It’s the time of year where you probably have more contact with your family members. This means conversations may be coming up where you learn that a family member is needing your support.
There is strong societal messaging around the fact that you should always “be there” for your family. This leads to feelings of obligation and guilt. But here’s the thing: you might not always be the best person to support your family member.
Let’s talk about 3 things to keep in mind when a family member needs your support:
1. Sometimes your help stops them from getting the help they actually need.
While you can listen and give advice, sometimes your family member actually needs to talk to a professional. While you can’t force anyone to go to therapy, you can create the space for them to see the need for it. If you answer calls at all hours of the day or are on the phone daily trying to help your loved one, there are a couple of issues.
Sometimes you end up working harder than they are working on their problem, meaning you take the time to give insightful feedback and suggestions and they don’t put it to use. This will create resentment.
Just like doctors don’t give their family members medical care and therapists don’t counsel their loved ones, the help you give a family member is not objective. There are dynamics at play, there is history, there are things you will say that they will receive differently than they would from an objective, qualified source.
“Don’t try to solve problems for your loved ones. Caring for your family doesn’t mean taking charge of their problems, giving unsolicited advice, or protecting them from their own emotions.” (Segal, Jeanne. “Tips to Improve Family Relationships.” Help Guide.org. October 11, 2023. www.helpguide.org/articles/mental-health/improving-family-relationships-with-emotional-intelligence.htm)
So, if they go to you, you can listen, communicate your love and refrain from giving advice, instead reflect back: “I feel like this is really hard, you’re going through a lot, you deserve support.” It will feel uncomfortable, and your family member might get pissed off. But by leaving a gap, and letting it get uncomfortable, you’re setting up a situation where they might consider getting support.
This also goes for financial or logistical support (like a place to stay, giving rides, etc). If you’re constantly “there” for them, they do not feel the need to get on their own two feet, you become a crutch.
2. Sometimes the help your family member needs actually triggers old trauma, current issues or painful, unresolved dynamics.
Let me explain. Let’s say a family member is going through a break up. But in the past, you’ve been hurt by how they’ve handled relationships and breakups. You are dealing with your own feelings about what’s happening in your loved one’s life and now you are trying to support them. That can lead to complications.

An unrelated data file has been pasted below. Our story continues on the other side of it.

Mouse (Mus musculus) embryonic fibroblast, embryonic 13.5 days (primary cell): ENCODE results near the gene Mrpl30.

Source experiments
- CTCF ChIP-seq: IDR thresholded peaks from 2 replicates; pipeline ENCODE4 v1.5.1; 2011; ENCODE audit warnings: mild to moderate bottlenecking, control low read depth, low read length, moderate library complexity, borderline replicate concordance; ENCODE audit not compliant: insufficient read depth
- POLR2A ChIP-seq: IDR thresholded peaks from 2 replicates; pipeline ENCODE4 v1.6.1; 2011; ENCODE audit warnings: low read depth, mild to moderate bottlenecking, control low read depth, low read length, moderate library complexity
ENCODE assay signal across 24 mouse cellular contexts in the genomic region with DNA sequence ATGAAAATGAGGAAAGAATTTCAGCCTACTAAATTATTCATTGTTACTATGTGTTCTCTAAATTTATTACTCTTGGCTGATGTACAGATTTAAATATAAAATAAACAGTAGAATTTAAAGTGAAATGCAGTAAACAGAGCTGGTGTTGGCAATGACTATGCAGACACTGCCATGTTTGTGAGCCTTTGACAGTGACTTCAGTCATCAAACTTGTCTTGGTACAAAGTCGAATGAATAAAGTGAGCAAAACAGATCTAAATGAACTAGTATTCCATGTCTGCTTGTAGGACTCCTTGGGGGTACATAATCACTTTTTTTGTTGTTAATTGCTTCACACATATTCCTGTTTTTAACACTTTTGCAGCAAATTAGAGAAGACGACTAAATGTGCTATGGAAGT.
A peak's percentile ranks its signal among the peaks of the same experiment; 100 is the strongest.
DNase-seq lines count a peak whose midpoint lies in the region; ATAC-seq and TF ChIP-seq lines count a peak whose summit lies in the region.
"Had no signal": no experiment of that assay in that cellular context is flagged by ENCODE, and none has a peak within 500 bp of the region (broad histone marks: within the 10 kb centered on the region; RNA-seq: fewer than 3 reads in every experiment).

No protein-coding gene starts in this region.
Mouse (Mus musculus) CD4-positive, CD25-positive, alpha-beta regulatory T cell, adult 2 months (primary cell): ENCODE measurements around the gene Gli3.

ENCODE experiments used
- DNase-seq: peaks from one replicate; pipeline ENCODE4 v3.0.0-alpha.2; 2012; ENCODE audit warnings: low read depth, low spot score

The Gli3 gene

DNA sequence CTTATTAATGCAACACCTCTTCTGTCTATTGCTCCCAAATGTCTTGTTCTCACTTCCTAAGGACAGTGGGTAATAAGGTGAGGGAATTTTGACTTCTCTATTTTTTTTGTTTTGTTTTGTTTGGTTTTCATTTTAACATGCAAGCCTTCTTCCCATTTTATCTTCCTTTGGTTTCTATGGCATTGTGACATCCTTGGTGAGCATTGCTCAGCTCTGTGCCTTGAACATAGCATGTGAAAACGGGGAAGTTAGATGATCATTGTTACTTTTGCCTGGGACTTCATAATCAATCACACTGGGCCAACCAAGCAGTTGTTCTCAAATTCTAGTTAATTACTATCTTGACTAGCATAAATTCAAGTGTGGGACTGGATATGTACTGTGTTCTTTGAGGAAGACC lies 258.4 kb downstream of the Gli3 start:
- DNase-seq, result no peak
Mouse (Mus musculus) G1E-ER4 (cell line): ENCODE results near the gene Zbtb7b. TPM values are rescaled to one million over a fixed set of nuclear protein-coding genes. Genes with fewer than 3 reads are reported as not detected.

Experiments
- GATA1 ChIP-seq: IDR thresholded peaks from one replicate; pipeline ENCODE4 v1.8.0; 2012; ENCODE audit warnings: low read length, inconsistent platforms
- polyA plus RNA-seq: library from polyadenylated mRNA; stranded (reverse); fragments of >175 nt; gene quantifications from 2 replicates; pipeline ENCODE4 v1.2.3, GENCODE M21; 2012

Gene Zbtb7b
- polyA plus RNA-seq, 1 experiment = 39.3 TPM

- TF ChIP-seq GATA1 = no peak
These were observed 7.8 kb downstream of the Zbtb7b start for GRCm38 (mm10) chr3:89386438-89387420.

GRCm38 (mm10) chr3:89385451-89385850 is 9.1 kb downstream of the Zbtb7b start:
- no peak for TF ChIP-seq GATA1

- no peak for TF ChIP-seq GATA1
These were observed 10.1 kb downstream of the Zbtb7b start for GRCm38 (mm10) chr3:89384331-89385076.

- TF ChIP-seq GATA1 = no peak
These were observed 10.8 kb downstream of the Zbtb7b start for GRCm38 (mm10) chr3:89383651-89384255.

Or let’s say someone passes away. Everyone in your family is grieving and people grieve differently. Some people get really focused on material possessions and logistics, some people want space, and some people want to talk about it. Trying to find support only with the other people grieving the same loss can get really complicated.
Yes, you might benefit from coming together to celebrate the loved one that passed, find solace in connecting with other people who know this pain, but trying to completely support another family member who is having a harder time with grief while you are grieving is not ideal. In this case, grief support groups or therapy are helpful.
If helping a loved one triggers trauma or pain for you, then it’s best to refrain from stepping up and being the person they can lean on. It is not selfish to put your own emotional needs first, sacrificing your own health can have a negative impact on you and the loved one you are trying to help.
3. Support your family member in a way that honors you and honors them.
Yes, I know this might feel selfish at first blush. But if you offer support in a way where you are overextended, this will create more problems.
If you lend money that you really need back and don’t set up expectations or a contract, this can damage your relationship with your family member. If you offer emotional support that you are not able to give for the reasons above, you will resent it and this will create resentment and distance in your relationship.
If you offer a place to stay and don’t clearly discuss your family member’s plans for how long they are staying, you will be hypervigilant in watching how they spend their time and money, and resentful of anything that doesn’t seem to move them toward finding a new place. This will also damage your relationship.
It’s okay to provide support with specific parameters to ensure that you are not taken advantage of. The best support you can give is to tell your family member that you love them, regardless of circumstance. And then support them in a way that reflects that unconditional love for you and them.
If you are having trouble deciding the best way to support a family member contact us, we can help.